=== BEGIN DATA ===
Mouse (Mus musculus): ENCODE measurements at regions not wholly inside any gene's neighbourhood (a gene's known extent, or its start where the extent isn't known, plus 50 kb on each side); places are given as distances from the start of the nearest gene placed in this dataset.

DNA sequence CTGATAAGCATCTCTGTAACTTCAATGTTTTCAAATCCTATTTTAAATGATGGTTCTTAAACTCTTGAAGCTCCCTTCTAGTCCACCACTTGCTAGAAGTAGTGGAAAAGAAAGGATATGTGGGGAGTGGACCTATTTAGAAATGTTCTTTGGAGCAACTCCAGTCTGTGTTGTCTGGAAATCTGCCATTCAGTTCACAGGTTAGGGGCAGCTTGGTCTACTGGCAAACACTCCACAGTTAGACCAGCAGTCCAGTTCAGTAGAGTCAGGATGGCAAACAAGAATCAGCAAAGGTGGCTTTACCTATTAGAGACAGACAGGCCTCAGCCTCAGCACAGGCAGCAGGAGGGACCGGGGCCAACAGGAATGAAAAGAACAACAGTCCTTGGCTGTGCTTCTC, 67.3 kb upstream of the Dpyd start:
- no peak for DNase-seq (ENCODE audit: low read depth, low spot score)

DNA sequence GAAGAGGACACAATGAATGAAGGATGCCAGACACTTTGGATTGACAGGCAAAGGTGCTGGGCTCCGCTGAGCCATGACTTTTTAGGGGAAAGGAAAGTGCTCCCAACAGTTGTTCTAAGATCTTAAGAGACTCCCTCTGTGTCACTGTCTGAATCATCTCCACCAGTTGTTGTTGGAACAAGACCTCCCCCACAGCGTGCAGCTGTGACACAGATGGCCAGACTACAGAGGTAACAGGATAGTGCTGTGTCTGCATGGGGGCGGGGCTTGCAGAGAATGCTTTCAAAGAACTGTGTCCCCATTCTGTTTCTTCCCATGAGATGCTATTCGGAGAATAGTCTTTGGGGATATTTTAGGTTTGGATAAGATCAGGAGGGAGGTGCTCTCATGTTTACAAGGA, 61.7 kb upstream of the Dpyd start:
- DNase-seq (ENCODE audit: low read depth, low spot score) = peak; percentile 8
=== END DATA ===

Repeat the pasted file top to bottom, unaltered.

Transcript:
Mouse (Mus musculus): ENCODE measurements at regions not wholly inside any gene's neighbourhood (a gene's known extent, or its start where the extent isn't known, plus 50 kb on each side); places are given as distances from the start of the nearest gene placed in this dataset.

DNA sequence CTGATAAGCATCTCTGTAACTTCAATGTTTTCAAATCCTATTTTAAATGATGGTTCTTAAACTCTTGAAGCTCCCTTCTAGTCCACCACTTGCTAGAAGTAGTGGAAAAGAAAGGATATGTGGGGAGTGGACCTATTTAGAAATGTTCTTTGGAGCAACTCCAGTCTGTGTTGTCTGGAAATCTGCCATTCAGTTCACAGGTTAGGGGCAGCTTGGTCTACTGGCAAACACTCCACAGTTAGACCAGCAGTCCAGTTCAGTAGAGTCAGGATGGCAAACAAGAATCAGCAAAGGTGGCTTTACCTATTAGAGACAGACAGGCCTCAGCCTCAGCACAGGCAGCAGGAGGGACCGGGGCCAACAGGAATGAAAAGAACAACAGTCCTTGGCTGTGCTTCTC, 67.3 kb upstream of the Dpyd start:
- no peak for DNase-seq (ENCODE audit: low read depth, low spot score)

DNA sequence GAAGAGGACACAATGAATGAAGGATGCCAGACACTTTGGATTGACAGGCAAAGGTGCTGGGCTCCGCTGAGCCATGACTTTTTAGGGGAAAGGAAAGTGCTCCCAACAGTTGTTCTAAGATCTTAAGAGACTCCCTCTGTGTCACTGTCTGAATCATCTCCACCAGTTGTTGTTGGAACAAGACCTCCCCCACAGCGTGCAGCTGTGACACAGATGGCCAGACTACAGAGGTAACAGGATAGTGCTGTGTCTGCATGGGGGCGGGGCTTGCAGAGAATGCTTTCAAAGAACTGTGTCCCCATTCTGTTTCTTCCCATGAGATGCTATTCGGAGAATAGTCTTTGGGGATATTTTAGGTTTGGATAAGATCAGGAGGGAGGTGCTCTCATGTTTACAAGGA, 61.7 kb upstream of the Dpyd start:
- DNase-seq (ENCODE audit: low read depth, low spot score) = peak; percentile 8